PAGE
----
- Practice shooting while you are moving. This is an issue subject to a lot of disagreement amongst seriously professional and extremely experienced gunfighters. My take is: Inside of twenty meters with a rifle, and inside ten meters with a handgun, it is possible to get solid, well-placed aimed shots to the vital targeting areas of a moving hostile (I can make solid hits at 100+meters while moving, on a stationary, so….). If you’re that close to a guy who is shooting at you, and not solidly behind cover, you BETTER be fucking moving! Past that, pause for the half-step moment it takes to plant a solid hit on the dude, then keep on moving. In the meantime though, master the ability to make solid hits to the vitals (“Hips and heads, kids! Hips and heads!”), while you are sprinting from cover to cover.
Load-Bearing Equipment Tips
(My preference for modern, MOLLE/PALS-based LBE is no secret. This version of the “Tips” will focus on that system. –J.M.)
- Be certain that all velcro closures are closed before leaving the patrol base. Ensure all fastex buckles are snapped. Let’s be real. Velcro is far from a perfect method of closure for gear that needs to be silent. However, it beats the living shit out of the old snaps that always seemed to quit staying closed about the time you exited a MC-130 at 800′ AGL, at 0330, over some god-awful DZ, and then refused to work again until you went to DX the item at the Central Issue Facility (CIF). If you can’t figure out how to be quiet while using velcro in the field, have a seamstress or equipment manufacturer replace all your velcro with fastex buckles somehow.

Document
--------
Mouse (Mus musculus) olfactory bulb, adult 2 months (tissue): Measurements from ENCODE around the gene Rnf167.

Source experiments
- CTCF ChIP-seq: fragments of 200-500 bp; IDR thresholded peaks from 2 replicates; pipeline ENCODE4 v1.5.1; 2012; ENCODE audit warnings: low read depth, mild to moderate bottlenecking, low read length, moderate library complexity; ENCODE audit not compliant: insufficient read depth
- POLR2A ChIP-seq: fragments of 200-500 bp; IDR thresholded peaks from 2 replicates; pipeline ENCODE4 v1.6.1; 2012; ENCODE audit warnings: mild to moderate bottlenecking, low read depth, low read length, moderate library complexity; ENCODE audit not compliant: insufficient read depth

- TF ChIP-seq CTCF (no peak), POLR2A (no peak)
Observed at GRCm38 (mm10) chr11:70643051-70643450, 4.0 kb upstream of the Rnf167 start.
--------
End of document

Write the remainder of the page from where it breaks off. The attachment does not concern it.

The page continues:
- Make sure you can get your magazines out, in a hurry. If you can’t, either replace your mag pouches with something more user-friendly, modify them by cutting the edge down, or fucking train more.